Immediately following the government’s licensing of the Salk vaccine, the National Foundation for Infantile Paralysis contracted with private drug companies for US$9 million worth of vaccine (around $87 million today) – about 90% of the stock. They planned to provide it free to the country’s first and second graders. But just two weeks after the first doses were administered, the Public Health Service reported that six inoculated children had come down with polio.

As the number of such incidents grew, it became clear that some of the shots were causing the disease they were meant to prevent. A single lab had inadvertently released adulterated doses.

After considerable fumbling and outright denial, Surgeon General Leonard Steele first pulled all tainted vaccine off the market. Then, less than a month after the initial inoculations, the U.S. shut down distribution entirely. It wasn’t until the introduction of a new polio vaccine in 1960, created by Albert Sabin, that public trust returned.

History’s lessons for 2021

This story offers several lessons relevant to the COVID-19 vaccine distribution just now getting rolling.

First, federal coordination of an emergent lifesaving medical product is critical.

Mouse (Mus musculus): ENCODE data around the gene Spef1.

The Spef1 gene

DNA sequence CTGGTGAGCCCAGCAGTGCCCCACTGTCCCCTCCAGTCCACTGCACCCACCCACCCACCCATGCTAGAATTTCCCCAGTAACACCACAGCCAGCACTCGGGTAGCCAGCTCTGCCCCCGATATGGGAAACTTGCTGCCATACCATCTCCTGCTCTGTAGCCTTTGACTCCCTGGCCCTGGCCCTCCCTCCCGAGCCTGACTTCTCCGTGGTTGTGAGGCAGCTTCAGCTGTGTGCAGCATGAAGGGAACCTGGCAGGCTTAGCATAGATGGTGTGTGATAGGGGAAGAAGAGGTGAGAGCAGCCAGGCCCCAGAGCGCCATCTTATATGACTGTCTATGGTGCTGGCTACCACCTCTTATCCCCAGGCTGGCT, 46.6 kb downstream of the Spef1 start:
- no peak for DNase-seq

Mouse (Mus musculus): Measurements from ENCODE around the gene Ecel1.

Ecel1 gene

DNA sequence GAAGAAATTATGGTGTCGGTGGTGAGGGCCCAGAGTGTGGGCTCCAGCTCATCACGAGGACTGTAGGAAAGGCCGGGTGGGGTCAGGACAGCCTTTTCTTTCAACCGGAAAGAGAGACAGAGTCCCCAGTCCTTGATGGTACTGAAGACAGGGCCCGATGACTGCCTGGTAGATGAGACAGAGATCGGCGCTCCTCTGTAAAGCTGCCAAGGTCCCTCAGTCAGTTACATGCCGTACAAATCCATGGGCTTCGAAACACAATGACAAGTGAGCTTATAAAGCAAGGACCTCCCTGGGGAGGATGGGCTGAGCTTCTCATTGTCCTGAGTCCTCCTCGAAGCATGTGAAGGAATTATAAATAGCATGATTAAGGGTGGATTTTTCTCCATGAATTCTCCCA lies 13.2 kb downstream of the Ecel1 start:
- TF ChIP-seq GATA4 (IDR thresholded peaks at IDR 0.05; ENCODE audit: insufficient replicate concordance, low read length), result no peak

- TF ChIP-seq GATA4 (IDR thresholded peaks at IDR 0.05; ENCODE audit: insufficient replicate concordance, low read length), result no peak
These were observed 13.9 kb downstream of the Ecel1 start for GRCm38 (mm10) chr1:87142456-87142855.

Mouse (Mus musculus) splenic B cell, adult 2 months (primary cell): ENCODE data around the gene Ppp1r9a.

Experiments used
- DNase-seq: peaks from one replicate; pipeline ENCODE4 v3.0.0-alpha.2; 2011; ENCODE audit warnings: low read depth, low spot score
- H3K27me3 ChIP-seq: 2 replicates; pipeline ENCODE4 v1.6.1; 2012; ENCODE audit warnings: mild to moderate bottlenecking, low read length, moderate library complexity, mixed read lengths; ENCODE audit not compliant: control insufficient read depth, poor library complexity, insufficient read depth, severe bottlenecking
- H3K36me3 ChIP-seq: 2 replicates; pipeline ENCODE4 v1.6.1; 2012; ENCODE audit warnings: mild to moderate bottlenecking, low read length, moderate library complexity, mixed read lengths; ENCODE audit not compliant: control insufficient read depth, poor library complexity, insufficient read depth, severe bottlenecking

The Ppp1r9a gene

The federal government had declined to play an active oversight and coordination role for the polio vaccine, but still wanted the credit. The federal Department of Health, Education and Welfare (now Health and Human Services) offered no plan for distribution beyond the privately funded school-based program.

The department waited a full month after the vaccine was first administered before bringing together a permanent scientific clearance panel. That delay had less to do with formal procedures than with the ideological opposition of Health, Education and Welfare Secretary Oveta Culp Hobby.

Hobby was a political appointee who had taken office just months before the vaccine was approved. Her reluctance to involve the federal government in matters that she believed were best left in private hands – and her oft-stated fear of “socialized medicine” – meant that safety checks would be left to the private labs producing the vaccine. The results immediately caused dire problems and even avoidable deaths.

Second, the polio vaccine distribution process demonstrated how vital it is for the federal government to act in ways deserving of public trust.